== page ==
Since then, the Trust has worked hard to improve their processes and deliver better patient outcomes. As part of these efforts, in July 2018 they took another significant step: they started the process to implement the newest guidelines introduced by the National Institute of health and Care Excellence (NICE).

The Red Flag sepsis alert went live within their Millennium EHR in December 2018, being the latest Trust to introduce this workflow.

 

 

“Giving members of staff the right tools to escalate patients for review whenever sepsis is a possibility has also played a significant part in our ability to provide timely treatment and improve patient outcomes,” Amy says.

Today, the Trust is in a different position to fight the silent killer. Screening rates have gone up by 22%, while timely antibiotics administration has also increased by 25%.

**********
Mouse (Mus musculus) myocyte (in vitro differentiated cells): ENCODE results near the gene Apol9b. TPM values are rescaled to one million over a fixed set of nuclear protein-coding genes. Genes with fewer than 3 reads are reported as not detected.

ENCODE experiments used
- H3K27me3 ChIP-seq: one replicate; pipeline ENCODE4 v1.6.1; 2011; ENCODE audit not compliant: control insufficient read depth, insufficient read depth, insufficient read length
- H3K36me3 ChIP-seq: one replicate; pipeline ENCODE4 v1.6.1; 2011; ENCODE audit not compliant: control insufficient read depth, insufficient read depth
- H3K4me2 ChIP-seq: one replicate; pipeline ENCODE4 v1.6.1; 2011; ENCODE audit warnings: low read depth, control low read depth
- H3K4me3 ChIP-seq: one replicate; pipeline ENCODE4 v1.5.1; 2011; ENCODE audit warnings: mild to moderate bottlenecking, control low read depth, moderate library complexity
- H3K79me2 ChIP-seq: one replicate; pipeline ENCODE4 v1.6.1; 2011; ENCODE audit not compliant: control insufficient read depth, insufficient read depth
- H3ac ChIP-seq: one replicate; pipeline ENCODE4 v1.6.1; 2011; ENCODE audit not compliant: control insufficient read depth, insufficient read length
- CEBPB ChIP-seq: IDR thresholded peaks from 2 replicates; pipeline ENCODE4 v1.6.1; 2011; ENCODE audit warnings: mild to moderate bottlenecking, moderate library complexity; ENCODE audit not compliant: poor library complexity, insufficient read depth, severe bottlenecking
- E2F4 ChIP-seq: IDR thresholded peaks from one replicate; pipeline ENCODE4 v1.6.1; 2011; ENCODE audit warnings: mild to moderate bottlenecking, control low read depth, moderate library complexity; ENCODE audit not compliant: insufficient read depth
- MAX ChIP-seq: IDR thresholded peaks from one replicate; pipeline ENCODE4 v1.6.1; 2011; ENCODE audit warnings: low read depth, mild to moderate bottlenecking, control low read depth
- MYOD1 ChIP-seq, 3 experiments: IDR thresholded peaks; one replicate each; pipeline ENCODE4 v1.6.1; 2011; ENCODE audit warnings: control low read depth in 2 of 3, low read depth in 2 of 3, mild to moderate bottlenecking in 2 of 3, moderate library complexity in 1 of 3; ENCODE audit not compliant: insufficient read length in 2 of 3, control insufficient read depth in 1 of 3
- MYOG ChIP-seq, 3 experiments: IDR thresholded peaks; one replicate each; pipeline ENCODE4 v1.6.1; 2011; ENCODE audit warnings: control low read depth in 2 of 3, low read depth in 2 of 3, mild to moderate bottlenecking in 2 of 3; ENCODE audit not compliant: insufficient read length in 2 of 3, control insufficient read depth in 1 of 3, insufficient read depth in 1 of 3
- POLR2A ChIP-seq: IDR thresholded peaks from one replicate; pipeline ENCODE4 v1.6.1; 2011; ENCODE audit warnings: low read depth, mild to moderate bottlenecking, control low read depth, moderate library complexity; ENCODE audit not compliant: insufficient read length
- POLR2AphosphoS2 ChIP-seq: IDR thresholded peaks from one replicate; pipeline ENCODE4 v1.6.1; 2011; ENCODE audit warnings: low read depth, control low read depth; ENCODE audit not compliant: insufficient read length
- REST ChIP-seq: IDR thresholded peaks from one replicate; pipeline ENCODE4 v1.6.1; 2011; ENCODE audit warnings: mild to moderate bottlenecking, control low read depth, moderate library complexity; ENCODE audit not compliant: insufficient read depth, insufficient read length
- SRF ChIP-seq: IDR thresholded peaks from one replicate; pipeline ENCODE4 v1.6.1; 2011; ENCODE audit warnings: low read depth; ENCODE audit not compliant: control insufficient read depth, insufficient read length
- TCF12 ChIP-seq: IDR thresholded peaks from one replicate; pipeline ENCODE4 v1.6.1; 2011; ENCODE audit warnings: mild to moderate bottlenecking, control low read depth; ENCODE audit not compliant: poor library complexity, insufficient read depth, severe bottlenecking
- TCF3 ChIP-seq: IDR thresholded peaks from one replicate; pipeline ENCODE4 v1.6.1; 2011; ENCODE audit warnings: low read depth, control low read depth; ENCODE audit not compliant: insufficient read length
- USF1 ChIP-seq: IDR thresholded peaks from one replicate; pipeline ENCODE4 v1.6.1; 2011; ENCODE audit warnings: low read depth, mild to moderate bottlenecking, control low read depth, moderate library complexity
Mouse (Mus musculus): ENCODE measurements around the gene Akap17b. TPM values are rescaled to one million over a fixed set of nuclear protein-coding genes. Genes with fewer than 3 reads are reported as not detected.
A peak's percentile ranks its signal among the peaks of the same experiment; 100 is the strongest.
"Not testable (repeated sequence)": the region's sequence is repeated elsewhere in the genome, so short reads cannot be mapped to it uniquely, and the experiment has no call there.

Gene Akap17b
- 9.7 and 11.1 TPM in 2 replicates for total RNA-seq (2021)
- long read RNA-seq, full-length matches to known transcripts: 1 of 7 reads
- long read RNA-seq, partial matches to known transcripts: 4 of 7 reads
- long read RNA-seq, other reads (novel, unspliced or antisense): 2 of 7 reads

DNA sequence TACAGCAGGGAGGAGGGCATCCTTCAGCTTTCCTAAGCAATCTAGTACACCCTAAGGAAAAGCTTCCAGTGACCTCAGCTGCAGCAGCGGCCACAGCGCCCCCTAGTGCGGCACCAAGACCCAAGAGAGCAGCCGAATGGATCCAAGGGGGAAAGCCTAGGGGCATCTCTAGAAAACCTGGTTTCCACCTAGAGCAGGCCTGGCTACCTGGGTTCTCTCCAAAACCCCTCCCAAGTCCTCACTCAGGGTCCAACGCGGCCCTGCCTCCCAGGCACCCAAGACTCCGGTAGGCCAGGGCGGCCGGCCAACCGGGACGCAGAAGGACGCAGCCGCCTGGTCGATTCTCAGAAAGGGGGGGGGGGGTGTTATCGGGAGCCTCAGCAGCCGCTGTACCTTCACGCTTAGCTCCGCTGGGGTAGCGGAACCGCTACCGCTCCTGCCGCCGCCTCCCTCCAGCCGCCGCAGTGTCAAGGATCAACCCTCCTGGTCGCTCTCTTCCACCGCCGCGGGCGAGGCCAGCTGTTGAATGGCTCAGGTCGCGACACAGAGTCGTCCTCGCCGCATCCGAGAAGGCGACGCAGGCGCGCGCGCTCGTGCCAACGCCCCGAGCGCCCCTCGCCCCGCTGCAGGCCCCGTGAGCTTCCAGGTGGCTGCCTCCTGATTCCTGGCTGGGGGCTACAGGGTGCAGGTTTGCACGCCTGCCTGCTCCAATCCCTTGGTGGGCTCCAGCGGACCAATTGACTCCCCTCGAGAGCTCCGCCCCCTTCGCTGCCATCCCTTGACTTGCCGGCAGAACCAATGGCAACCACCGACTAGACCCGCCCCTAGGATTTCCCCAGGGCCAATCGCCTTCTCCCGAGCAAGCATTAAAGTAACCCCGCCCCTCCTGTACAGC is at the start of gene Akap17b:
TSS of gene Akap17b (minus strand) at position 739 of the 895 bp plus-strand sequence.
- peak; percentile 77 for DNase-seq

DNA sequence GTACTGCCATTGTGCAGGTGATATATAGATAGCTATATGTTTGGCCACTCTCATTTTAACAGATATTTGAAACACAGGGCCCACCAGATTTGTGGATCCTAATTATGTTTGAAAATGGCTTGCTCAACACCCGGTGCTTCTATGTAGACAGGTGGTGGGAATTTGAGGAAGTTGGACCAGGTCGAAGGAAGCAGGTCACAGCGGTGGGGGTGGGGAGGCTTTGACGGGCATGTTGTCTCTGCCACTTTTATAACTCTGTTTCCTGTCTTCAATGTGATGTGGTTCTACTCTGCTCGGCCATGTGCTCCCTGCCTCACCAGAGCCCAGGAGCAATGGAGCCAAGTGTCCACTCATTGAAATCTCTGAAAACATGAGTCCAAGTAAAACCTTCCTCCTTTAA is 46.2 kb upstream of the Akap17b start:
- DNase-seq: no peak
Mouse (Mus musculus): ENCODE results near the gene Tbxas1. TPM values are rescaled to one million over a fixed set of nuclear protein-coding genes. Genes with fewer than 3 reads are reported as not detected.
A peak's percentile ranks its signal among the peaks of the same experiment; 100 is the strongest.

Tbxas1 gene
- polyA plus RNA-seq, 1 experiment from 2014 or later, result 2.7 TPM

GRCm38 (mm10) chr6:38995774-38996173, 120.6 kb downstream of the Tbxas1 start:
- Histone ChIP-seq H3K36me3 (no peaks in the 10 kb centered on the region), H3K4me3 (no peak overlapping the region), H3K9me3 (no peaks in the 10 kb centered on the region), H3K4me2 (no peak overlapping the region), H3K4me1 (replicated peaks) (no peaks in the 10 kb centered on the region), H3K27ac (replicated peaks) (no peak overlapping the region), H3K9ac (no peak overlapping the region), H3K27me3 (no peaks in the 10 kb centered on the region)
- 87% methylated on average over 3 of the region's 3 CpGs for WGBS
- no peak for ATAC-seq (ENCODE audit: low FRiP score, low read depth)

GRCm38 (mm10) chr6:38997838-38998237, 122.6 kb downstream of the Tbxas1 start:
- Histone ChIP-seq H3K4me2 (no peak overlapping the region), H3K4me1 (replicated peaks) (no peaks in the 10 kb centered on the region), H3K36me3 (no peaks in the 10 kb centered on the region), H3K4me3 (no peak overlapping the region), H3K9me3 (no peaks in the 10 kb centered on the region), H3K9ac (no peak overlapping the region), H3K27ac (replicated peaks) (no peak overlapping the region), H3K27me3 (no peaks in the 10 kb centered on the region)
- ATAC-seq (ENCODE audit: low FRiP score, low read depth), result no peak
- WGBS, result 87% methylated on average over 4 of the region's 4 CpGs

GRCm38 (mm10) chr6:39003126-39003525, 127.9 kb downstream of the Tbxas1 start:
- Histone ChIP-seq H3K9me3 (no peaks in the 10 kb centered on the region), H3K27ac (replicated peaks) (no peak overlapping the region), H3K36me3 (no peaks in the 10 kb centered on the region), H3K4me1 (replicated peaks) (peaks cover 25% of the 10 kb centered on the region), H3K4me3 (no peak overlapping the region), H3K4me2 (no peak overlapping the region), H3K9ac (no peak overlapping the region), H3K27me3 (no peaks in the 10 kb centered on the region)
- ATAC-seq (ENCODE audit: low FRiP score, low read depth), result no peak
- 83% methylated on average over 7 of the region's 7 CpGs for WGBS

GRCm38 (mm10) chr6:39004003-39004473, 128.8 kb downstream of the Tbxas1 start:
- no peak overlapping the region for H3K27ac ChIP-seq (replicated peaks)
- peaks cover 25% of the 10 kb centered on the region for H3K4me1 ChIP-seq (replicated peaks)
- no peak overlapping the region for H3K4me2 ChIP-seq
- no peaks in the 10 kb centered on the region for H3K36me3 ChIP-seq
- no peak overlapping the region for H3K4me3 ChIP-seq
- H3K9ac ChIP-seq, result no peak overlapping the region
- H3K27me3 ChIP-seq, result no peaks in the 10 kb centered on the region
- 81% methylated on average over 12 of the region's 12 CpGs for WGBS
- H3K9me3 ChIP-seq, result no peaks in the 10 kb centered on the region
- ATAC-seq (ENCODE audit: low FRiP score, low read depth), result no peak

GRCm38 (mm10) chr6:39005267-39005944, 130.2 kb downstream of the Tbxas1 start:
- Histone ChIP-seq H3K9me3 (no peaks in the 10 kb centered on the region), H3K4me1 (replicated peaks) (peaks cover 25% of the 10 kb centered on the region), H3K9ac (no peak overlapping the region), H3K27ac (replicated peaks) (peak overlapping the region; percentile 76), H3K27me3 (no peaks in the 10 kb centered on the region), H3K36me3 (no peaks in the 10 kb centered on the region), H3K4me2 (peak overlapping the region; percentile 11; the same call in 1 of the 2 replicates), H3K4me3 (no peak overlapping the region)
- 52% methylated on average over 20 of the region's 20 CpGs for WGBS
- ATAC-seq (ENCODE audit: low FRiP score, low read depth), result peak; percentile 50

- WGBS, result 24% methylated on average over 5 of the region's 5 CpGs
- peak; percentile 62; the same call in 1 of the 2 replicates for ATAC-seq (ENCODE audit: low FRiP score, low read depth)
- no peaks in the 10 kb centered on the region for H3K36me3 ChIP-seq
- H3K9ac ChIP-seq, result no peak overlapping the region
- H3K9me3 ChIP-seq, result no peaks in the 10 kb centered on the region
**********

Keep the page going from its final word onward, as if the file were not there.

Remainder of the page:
“Our pledge remains to keep continuously improving and to meet these targets on a monthly basis; and to ensure we are giving our patients the high-quality care they deserve,” she concludes.

 

Speaking about these achievements, The UK Sepsis Trust's CEO, Dr Ron Daniels, said:

“The UK Sepsis Trust welcomes these initiatives, especially at such a time when the national spotlight is on the swift diagnosis and treatment of sepsis.

 Any kind of technology that assists clinicians in making prompt decisions when the warning signs of sepsis are detected should be embraced; with every hour that passes before the right antibiotics are administered, the risk of death increases.”

 

Battling sepsis all year round

While healthcare professionals on the frontline remain committed to battling sepsis 24 hours a day, 365 days of the year, the team at Cerner continues to work tirelessly behind the scenes to improve our sepsis solutions and the support they provide.

Working closely with our clients and partners, we are determined to help acute organisations identify and treat sepsis sooner, save more lives, and deliver better patient outcomes, together.

 

1 The UK Sepsis Trust